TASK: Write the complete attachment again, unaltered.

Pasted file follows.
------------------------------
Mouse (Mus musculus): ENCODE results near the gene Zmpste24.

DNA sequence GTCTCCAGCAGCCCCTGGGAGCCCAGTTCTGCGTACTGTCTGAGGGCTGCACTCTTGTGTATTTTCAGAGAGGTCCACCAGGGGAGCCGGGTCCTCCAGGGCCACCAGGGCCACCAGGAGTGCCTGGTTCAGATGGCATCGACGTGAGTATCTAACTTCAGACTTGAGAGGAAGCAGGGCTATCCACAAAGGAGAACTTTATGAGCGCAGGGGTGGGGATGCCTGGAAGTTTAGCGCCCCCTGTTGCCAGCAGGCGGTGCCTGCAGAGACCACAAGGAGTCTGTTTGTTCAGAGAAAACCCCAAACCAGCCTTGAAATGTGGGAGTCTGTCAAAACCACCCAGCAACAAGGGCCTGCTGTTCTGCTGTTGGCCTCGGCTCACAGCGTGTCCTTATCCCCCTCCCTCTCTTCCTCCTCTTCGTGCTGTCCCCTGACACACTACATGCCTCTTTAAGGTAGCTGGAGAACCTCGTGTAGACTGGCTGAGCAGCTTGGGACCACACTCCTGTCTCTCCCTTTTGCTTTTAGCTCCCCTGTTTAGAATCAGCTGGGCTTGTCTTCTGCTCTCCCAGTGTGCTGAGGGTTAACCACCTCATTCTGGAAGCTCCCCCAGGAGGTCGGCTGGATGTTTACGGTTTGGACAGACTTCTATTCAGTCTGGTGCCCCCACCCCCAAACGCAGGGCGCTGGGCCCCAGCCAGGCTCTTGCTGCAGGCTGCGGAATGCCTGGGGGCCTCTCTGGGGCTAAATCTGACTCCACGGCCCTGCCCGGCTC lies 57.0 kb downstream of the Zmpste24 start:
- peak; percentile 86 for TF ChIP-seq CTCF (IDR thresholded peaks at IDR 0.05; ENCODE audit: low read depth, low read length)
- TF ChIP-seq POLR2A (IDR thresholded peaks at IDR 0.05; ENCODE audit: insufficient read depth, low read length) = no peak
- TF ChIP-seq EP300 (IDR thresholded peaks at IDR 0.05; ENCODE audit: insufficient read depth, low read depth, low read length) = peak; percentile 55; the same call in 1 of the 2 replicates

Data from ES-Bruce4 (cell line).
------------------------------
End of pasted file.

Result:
Mouse (Mus musculus): ENCODE results near the gene Zmpste24.

DNA sequence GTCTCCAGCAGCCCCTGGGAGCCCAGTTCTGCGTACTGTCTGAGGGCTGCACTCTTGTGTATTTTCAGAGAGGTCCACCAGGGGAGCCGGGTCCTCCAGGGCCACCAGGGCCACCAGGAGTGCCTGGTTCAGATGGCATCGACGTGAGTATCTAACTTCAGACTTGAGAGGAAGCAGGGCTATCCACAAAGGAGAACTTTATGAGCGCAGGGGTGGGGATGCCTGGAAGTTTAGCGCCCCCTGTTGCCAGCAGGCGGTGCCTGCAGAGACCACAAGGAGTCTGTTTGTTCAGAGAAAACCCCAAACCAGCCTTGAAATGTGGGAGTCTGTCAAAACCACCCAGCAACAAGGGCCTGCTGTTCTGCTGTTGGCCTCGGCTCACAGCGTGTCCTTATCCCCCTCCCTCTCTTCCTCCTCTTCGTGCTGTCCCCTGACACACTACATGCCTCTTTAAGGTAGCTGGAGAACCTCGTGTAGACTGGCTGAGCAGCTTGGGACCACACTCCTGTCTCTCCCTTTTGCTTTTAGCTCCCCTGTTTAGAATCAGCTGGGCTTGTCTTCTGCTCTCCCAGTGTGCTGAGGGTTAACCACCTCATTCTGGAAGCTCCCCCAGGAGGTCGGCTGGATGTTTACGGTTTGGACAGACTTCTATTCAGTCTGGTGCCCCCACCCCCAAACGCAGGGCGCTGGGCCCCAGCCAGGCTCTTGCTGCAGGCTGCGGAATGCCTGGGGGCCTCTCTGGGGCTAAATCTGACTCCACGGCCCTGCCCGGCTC lies 57.0 kb downstream of the Zmpste24 start:
- peak; percentile 86 for TF ChIP-seq CTCF (IDR thresholded peaks at IDR 0.05; ENCODE audit: low read depth, low read length)
- TF ChIP-seq POLR2A (IDR thresholded peaks at IDR 0.05; ENCODE audit: insufficient read depth, low read length) = no peak
- TF ChIP-seq EP300 (IDR thresholded peaks at IDR 0.05; ENCODE audit: insufficient read depth, low read depth, low read length) = peak; percentile 55; the same call in 1 of the 2 replicates

Data from ES-Bruce4 (cell line).